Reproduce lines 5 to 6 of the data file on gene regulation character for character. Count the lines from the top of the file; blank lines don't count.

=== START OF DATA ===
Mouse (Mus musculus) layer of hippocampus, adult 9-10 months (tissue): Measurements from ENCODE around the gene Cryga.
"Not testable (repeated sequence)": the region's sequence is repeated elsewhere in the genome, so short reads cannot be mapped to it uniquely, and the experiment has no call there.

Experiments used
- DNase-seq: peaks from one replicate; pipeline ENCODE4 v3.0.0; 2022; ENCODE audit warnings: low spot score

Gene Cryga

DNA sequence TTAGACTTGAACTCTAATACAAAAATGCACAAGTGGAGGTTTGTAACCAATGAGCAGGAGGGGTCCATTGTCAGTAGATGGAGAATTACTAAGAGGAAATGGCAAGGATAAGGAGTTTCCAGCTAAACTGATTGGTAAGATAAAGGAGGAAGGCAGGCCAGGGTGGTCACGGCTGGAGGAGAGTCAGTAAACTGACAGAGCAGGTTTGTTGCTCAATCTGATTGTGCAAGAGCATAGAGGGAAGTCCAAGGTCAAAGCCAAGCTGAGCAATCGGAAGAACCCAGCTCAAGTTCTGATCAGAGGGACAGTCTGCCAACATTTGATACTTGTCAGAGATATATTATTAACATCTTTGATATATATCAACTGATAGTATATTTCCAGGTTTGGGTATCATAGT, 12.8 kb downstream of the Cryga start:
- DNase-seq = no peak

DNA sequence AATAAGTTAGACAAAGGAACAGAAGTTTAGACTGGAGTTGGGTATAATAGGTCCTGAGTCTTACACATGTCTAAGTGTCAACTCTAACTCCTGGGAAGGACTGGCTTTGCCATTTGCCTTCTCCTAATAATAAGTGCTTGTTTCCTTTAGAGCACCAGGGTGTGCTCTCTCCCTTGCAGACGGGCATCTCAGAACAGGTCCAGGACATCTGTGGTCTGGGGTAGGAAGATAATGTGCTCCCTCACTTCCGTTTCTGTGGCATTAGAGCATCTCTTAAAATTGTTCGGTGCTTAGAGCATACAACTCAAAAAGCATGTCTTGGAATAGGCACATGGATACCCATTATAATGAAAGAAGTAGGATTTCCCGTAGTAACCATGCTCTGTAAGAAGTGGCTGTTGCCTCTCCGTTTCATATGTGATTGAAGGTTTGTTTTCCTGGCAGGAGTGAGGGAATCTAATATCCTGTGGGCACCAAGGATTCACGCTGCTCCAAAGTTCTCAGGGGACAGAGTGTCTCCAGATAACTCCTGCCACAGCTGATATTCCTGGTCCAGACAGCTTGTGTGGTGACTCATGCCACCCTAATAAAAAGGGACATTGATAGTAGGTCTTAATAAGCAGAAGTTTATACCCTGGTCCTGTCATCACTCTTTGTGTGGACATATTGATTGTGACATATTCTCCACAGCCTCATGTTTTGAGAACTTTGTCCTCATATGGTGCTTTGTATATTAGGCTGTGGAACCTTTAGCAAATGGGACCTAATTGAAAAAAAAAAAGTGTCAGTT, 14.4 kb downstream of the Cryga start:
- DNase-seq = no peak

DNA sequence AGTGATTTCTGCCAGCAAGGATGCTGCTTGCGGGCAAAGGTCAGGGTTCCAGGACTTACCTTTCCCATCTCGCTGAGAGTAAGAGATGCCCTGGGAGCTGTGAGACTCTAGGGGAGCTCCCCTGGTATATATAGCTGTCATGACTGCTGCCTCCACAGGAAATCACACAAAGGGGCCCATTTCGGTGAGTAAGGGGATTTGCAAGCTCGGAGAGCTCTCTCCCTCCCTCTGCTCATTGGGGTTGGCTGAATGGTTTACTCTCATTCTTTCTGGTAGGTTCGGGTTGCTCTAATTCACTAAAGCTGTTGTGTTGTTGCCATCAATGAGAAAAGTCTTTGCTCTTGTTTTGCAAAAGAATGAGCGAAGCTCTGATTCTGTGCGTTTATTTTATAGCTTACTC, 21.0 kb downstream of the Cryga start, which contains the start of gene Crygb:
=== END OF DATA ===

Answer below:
Gene Cryga

DNA sequence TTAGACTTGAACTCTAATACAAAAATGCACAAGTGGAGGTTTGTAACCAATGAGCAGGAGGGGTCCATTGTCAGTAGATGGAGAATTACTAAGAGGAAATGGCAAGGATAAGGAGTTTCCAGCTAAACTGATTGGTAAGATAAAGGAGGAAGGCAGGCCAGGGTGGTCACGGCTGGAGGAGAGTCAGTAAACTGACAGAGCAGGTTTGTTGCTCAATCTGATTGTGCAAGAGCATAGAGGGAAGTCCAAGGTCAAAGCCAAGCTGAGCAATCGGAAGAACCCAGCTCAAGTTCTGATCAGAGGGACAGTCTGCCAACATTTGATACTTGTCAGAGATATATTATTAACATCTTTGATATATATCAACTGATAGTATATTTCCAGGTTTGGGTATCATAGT, 12.8 kb downstream of the Cryga start: